Much of the east and south-east of Spain found itself underwater on Friday morning after the most devastating flash floods in memory.
It remains impossible to calculate the damage caused to infrastructure, industry, fields and private property, which will take years to repair. The floods followed downpours caused by the historic DANA (isolated high-level depression), which claimed its third fatality on Friday in Almeria, when a driver became trapped in a flooded tunnel.
Almeria, Valencia, Alicante and Murcia were the four provinces most affected by Friday, suffering road disruptions, flooded motorways, overflowing rivers, destroyed railway systems, flooded homes, and the closing of schools and places of work.
In some areas, the volume of rain which has fallen since the beginning of the storm had reached 500 litres per square metre. Beniarrés (Alicante), Orihuela (Alicante), Ontinyent (Valencia) and Muro (Alicante) have recorded the highest volumes of rainfall.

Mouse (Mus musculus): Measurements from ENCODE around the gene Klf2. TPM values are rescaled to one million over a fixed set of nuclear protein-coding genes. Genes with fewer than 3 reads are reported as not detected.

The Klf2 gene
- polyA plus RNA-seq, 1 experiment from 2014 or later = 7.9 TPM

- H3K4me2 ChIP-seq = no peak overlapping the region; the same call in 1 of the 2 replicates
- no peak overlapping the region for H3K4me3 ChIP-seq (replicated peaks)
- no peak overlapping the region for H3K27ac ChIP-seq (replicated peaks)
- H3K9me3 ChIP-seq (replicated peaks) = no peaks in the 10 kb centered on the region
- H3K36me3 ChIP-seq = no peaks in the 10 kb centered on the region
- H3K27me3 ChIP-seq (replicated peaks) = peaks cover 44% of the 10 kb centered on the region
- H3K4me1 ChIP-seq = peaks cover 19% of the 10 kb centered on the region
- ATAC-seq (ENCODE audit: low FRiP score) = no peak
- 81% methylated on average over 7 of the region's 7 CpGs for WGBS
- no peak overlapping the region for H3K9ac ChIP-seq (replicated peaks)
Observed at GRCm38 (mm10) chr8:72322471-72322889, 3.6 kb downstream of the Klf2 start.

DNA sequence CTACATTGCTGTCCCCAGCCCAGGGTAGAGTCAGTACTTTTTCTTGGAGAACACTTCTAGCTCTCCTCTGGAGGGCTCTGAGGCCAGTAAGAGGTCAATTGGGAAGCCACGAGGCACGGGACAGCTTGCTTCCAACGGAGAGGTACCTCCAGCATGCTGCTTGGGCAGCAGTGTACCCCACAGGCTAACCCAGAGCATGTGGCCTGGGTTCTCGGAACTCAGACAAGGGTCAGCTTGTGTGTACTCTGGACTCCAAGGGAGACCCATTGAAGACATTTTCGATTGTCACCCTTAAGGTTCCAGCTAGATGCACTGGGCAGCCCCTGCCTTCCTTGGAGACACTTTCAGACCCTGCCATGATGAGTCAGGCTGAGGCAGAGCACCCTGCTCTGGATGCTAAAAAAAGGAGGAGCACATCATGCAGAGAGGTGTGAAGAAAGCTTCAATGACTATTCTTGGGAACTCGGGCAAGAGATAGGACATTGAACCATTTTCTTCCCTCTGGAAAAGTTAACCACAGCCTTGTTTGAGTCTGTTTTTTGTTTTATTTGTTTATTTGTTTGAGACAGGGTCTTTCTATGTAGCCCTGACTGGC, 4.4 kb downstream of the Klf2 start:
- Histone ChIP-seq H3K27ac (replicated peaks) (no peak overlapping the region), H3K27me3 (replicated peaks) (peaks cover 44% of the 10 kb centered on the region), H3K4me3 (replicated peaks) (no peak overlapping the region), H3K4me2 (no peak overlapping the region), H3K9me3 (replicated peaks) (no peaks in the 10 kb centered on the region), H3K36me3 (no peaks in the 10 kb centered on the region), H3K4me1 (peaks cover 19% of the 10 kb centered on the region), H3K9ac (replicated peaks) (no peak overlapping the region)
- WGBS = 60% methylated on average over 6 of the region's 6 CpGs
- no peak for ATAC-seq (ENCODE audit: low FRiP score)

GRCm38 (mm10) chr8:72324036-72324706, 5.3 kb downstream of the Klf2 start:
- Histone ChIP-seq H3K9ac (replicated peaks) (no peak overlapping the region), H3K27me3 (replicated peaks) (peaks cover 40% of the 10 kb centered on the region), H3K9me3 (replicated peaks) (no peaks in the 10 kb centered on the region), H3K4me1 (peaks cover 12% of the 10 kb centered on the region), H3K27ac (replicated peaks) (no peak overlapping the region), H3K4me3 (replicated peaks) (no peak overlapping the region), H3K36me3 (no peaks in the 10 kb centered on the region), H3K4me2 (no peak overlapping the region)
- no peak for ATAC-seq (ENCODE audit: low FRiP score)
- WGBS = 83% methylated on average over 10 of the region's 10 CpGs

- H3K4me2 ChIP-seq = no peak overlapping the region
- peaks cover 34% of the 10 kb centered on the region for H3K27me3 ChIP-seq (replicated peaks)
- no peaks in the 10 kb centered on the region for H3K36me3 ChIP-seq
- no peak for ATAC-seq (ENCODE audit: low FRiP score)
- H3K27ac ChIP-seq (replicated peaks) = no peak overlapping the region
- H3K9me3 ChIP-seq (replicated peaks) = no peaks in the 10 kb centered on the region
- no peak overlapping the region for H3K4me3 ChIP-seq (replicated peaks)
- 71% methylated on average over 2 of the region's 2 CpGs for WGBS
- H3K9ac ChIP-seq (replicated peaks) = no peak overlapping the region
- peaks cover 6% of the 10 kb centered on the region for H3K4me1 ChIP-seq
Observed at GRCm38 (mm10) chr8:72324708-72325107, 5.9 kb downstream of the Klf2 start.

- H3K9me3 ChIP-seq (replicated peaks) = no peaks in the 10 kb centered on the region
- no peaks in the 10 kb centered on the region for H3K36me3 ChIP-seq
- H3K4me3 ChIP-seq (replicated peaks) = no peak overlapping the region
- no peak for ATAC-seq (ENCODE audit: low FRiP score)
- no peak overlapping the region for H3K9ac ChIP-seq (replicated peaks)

The rain continued to hammer down on Friday, heading inland and threatening large areas of Aragón and Castilla-La Mancha.
The storm has killed three people so far. The death of two brothers in Albacete, trapped in their vehicle by the water, was followed by the death of a third person in the early hours of Friday morning in a tunnel on the road between Níjar and Los Molinos, when two vehicles entered the tunnel without realising that it was completely submerged.
In Almeria, meteorologists have replaced the red warning with amber on Friday morning. Schools and the provincial airport remain closed, however, and rescue teams have been working to evacuate 70 people camping in Cabo de Gata, near Pujaire.